2022 ICD-10-CM Code A64

Unspecified sexually transmitted disease

Version 2021

Valid for Submission

ICD-10:A64
Short Description:Unspecified sexually transmitted disease
Long Description:Unspecified sexually transmitted disease

Code Classification

  • Certain infectious and parasitic diseases (A00–B99)
    • Infections with a predominantly sexual mode of transmission (A50-A64)
      • Unspecified sexually transmitted disease (A64)

A64 is a billable diagnosis code used to specify a medical diagnosis of unspecified sexually transmitted disease. The code A64 is valid during the fiscal year 2022 from October 01, 2021 through September 30, 2022 for the submission of HIPAA-covered transactions.

The ICD-10-CM code A64 might also be used to specify conditions or terms like sex related disease, sexually acquired reactive arthritis, sexually transmitted bacterial disease affecting skin, sexually transmitted infectious disease or venereal disease in pregnancy.

Unspecified diagnosis codes like A64 are acceptable when clinical information is unknown or not available about a particular condition. Although a more specific code is preferable, unspecified codes should be used when such codes most accurately reflect what is known about a patient's condition. Specific diagnosis codes should not be used if not supported by the patient's medical record.

Index to Diseases and Injuries

The Index to Diseases and Injuries is an alphabetical listing of medical terms, with each term mapped to one or more ICD-10 code(s). The following references for the code A64 are found in the index:

Approximate Synonyms

The following clinical terms are approximate synonyms or lay terms that might be used to identify the correct diagnosis code:

Clinical Information

Convert A64 to ICD-9 Code

Information for Patients


Sexually Transmitted Diseases

What are sexually transmitted diseases (STDs)?

Sexually transmitted diseases (STDs), or sexually transmitted infections (STIs), are infections that are passed from one person to another through sexual contact. The contact is usually vaginal, oral, and anal sex. But sometimes they can spread through other intimate physical contact. This is because some STDs, like herpes and HPV, are spread by skin-to-skin contact.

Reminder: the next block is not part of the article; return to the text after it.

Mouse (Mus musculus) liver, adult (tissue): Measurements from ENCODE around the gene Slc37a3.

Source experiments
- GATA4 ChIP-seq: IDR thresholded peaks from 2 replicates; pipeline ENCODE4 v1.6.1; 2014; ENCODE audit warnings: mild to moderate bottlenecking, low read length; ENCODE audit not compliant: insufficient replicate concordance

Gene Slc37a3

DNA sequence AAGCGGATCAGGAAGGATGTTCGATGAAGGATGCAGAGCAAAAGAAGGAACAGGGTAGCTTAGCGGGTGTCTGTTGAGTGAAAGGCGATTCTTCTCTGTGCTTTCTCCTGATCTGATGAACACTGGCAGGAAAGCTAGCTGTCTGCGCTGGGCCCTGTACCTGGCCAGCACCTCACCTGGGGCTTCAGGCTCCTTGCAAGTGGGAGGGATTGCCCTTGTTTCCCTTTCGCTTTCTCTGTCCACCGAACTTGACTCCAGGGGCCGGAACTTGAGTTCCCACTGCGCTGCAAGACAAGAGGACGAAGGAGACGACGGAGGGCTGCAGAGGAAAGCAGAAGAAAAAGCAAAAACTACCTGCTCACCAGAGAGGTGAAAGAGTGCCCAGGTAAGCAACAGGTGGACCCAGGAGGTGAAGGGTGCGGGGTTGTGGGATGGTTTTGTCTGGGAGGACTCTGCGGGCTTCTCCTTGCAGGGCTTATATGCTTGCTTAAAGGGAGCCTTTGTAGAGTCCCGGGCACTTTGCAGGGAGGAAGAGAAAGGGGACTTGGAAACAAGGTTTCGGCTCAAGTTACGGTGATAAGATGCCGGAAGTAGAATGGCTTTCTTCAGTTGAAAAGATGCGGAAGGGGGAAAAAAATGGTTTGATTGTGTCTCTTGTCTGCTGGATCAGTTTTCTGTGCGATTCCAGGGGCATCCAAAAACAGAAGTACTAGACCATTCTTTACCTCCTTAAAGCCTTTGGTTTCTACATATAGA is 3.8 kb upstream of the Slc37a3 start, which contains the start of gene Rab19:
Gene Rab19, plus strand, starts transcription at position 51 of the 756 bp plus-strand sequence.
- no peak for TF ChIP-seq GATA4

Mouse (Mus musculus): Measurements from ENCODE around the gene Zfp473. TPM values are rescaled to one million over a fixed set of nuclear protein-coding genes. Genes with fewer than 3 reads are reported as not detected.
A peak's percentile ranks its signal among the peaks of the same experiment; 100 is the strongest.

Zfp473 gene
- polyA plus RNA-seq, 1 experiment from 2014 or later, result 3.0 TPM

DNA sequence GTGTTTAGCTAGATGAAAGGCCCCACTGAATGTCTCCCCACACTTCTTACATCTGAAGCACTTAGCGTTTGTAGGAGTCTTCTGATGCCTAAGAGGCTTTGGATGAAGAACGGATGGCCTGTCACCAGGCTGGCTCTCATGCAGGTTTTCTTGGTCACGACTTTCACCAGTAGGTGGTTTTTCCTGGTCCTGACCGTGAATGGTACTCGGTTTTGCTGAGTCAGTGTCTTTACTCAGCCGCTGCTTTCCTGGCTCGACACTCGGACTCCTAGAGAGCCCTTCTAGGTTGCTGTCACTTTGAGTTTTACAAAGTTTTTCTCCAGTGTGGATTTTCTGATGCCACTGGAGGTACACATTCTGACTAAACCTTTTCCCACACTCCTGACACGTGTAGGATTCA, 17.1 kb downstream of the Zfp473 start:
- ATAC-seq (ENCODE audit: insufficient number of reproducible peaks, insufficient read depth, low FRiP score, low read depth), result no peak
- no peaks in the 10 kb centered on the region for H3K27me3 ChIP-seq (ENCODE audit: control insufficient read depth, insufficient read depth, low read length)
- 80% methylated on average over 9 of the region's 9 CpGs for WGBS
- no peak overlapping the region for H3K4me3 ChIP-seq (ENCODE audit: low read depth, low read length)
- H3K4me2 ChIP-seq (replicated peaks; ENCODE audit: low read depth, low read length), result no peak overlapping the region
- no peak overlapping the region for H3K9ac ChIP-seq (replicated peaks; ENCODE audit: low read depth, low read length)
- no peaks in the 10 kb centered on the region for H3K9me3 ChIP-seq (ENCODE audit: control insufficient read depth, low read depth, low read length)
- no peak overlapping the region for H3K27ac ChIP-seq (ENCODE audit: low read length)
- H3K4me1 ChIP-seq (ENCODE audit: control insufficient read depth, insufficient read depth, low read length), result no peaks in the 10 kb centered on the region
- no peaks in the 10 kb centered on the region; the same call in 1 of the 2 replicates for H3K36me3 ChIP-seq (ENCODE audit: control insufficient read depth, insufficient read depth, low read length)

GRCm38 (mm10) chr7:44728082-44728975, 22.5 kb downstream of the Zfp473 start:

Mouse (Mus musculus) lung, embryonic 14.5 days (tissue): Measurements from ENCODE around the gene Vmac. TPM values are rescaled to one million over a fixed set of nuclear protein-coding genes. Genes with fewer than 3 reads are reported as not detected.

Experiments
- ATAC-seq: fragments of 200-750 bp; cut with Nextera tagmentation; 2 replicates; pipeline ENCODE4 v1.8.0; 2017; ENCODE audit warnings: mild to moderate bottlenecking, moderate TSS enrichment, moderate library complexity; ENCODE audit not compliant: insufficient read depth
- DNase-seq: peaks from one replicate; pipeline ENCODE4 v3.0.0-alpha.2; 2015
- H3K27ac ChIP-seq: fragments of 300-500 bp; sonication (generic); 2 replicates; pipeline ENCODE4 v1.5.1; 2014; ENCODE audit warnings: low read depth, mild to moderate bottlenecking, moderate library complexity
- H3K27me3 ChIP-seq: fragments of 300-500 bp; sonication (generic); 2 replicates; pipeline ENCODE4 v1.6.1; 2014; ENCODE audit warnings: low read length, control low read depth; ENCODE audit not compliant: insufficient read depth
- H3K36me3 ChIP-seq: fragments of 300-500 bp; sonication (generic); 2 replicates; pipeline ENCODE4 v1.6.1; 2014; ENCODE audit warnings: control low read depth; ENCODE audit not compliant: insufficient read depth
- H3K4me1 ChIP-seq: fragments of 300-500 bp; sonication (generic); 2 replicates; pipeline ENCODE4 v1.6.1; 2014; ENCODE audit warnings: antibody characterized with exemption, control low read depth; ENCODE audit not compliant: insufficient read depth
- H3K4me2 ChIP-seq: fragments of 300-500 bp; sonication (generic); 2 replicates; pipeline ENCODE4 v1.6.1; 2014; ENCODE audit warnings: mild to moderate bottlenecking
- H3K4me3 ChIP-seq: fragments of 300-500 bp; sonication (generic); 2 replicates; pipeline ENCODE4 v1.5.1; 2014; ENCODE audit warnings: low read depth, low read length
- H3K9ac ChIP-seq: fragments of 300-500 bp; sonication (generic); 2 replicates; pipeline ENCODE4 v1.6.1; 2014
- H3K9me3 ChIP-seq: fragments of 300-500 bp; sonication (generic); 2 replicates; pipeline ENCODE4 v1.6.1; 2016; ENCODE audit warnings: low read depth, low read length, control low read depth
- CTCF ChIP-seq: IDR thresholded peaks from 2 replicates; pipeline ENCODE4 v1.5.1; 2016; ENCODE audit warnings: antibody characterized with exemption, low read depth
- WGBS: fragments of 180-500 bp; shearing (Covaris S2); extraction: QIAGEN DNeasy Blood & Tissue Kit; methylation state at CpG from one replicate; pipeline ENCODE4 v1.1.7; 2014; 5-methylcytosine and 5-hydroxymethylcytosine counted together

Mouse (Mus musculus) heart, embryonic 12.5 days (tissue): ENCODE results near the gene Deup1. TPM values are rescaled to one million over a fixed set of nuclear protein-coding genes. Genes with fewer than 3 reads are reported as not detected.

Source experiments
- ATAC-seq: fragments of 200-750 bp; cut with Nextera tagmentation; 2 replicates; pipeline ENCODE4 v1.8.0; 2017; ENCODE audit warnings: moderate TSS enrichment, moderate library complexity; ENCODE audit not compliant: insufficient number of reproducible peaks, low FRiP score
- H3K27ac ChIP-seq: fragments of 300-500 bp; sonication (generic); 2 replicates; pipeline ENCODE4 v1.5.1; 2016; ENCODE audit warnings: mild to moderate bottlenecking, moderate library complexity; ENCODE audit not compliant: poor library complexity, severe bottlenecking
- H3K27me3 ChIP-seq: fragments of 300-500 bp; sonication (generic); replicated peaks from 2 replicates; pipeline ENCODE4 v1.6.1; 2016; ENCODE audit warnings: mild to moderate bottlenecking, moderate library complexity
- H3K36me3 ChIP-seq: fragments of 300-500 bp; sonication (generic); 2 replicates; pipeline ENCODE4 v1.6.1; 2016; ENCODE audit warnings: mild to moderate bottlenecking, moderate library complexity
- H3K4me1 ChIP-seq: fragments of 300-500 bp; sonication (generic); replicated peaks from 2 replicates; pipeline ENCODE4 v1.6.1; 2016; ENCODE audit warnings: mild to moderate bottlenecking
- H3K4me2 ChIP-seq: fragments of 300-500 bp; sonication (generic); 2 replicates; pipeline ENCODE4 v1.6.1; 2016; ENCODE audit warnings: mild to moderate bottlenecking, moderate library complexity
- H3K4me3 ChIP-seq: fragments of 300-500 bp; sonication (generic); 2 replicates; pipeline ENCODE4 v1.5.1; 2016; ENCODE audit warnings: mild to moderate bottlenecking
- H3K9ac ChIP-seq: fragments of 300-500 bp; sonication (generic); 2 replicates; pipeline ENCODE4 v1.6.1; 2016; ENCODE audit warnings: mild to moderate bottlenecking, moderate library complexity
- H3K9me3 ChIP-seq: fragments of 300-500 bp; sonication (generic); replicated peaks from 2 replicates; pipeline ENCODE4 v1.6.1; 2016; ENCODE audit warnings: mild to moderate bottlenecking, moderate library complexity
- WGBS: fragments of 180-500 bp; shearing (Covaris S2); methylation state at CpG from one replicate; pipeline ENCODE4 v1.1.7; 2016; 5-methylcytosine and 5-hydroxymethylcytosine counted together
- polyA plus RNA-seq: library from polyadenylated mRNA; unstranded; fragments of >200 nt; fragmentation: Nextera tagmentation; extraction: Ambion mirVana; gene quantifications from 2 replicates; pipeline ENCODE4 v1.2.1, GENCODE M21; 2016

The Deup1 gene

There are more than 20 types of STDs, including

What causes sexually transmitted diseases (STDs)?

STDs can be caused by bacteria, viruses, and parasites.

Who is affected by sexually transmitted diseases (STDs)?

Most STDs affect both men and women, but in many cases the health problems they cause can be more severe for women. If a pregnant woman has an STD, it can cause serious health problems for the baby.

What are the symptoms of sexually transmitted diseases (STDs)?

STDs don't always cause symptoms or may only cause mild symptoms. So it is possible to have an infection and not know it. But you can still pass it on to others.

If there are symptoms, they could include

How are sexually transmitted diseases (STDs) diagnosed?

If you are sexually active, you should talk to your health care provider about your risk for STDs and whether you need to be tested. This is especially important since many STDs do not usually cause symptoms.

Some STDs may be diagnosed during a physical exam or through microscopic examination of a sore or fluid swabbed from the vagina, penis, or anus. Blood tests can diagnose other types of STDs.

What are the treatments for sexually transmitted diseases (STDs)?

Antibiotics can treat STDs caused by bacteria or parasites. There is no cure for STDs caused by viruses, but medicines can often help with the symptoms and lower your risk of spreading the infection.

Correct usage of latex condoms greatly reduces, but does not completely eliminate, the risk of catching or spreading STDs. The most reliable way to avoid infection is to not have anal, vaginal, or oral sex.

There are vaccines to prevent HPV and hepatitis B.

Can sexually transmitted diseases (STDs) be prevented?

Correct usage of latex condoms greatly reduces, but does not completely eliminate, the risk of catching or spreading STDs. If your or your partner is allergic to latex, you can use polyurethane condoms. The most reliable way to avoid infection is to not have anal, vaginal, or oral sex.

There are vaccines to prevent HPV and hepatitis B.

Centers for Disease Control and Prevention


[Learn More in MedlinePlus]

Code History

  • FY 2021 - No Change, effective from 10/1/2020 through 9/30/2021
  • FY 2020 - No Change, effective from 10/1/2019 through 9/30/2020
  • FY 2019 - No Change, effective from 10/1/2018 through 9/30/2019
  • FY 2018 - No Change, effective from 10/1/2017 through 9/30/2018
  • FY 2017 - No Change, effective from 10/1/2016 through 9/30/2017
  • FY 2016 - New Code, effective from 10/1/2015 through 9/30/2016 (First year ICD-10-CM implemented into the HIPAA code set)